Since the 1940s, numerous techniques to estimate body composition have been developed, with the primary gold standard for estimation being the underwater weighing technique methods (Siri, 1956 and 1961; Brozek, 1963). This approach has a number of technical and logistical limitations.

The technique, which is grounded in the determination of fat mass and then calculates the fat-free mass by extension, is estimated to have an error of approximately 4% when relatively homogenous populations are studied (Akers and Buskirk, 1969). While the requirements for calculation are not necessarily complex, accurate data require highly standardized implementation and facilities which are not widely available. Furthermore, a major limitation is that the technique requires a highly motivated participant who is willing to don bathing attire, complete effective spirometry, is willing and capable of exhaling prior to submersion in a water tank and can be confident in that tank for a period of 30 seconds.

With the development of dual photon and dual x-ray densitometry (DXA) in the late 1980s and early 1990s, another approach was available (Cullum et al., 1989; Mazess et al., 1989;1992). The estimated fat content in bone-free lean tissue is derived by the constant attenuation of pure fat (Rf = 1.18-1.21) and the attenuation of bone-free lean tissue (Rl = 1.399). Given the constancy of these two values from subject to subject, the ratio of the attenuation at the lower energy relative to the higher energy in soft tissue for the low and high energy x-rays (40 keV and 70 keV) is a function of the proportion of the R values for fat and lean in each pixel.

The relative ease of access to dual x-ray densitometry has revolutionized the capacity to undertake body composition studies. The implementation is relatively simple and takes minimal cooperation from the participant. Nonetheless, there are still issues which must be addressed.

  • Dual x-ray densitometry cannot be undertake in the morbidly obese for two reasons. First, the table is only mechanically stable to weights between 260-290 pounds (depending upon the manufacturer), but deforms with loads beyond those weights, jeopardizing the entire system. Secondly, an assumption underlying the use of DXA assumes that measurements are not affected by the anteroposterior thickness of the body. Consistently studies have shown that thickness greater than 25 cm has an effect, violates the assumption, and typically overestimates the fat mass (Laskey et al., 1992).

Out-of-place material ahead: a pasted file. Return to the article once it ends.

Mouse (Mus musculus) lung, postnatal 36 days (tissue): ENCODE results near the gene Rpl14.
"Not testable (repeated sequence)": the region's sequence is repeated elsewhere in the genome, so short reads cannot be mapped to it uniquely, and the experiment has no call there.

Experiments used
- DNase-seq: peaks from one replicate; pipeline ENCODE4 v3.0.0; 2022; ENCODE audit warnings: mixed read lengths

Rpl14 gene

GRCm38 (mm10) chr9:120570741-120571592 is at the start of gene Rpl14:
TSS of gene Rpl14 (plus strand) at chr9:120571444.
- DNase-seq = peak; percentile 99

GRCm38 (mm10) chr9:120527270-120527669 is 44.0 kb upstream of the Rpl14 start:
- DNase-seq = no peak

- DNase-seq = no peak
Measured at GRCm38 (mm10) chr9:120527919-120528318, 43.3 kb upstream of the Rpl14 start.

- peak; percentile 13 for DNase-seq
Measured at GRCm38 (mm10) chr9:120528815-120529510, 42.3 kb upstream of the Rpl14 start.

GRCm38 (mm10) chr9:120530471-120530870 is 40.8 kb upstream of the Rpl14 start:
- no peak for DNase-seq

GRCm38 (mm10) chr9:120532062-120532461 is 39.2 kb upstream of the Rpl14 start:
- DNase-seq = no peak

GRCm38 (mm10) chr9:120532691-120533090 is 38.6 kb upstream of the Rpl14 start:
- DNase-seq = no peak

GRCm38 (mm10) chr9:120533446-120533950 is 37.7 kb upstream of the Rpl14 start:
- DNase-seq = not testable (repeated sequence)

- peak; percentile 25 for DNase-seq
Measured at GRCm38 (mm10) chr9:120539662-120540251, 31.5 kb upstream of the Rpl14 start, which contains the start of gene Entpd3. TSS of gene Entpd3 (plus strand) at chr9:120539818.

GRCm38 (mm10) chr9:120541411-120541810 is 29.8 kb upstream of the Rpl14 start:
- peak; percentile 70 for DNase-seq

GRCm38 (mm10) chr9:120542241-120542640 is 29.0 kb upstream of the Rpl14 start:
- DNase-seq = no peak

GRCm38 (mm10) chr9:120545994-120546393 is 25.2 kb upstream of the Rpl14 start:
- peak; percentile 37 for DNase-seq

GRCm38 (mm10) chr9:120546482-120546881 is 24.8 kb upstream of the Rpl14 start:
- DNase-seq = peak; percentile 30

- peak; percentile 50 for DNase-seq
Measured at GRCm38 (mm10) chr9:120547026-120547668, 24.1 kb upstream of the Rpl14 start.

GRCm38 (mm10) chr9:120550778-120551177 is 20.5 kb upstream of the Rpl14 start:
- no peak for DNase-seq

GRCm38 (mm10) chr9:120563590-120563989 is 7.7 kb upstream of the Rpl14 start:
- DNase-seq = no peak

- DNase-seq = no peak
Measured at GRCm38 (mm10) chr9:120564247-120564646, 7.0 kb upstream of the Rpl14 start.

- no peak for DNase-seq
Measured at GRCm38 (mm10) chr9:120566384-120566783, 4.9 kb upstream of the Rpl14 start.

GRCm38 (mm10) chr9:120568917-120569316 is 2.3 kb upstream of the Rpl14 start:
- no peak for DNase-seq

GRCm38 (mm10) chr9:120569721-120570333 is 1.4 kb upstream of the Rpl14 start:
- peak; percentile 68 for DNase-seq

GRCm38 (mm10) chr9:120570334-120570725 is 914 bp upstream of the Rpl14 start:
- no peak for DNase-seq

• The sensitivity to change in hydration status has the potential to affect the bone-free lean tissue; however, studies indicate that this is a relatively minor source of error (Going et al., 1993).
  • The estimation of body composition is a function of the 40-50% of the pixels which do not contain bone. Thus, measurement of regions of the body including thorax and arm which may have relatively fewer pixels without bone are more prone to measurement error.

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A third technique is electrical impedance (BIA). All BIA devices consist of essentially an alternating electrical current source (usually about 1/4 volt), cables and electrodes for inducing the current into the body and for sensing the voltage drop due to impedance from body tissues and a system for measuring impedance.

This approach operates under the assumption that the electronic conduction in biological tissues is mainly ionic, that is, electrical charges are transferred by ionized salts, bases and acids dissolved in body fluids. Thus, simplistically conceived, the body has highly conductive intracellular and extracellular materials which are separated by insulating layers of materials such as lipids which can be measured. The measures generated by the technique, which are resistance and reactance, can then be used to derive estimates of body water and, by extension, lean tissue and fat mass. (Boulier et al, 1990). The electrical impedance approach has several notable characteristics.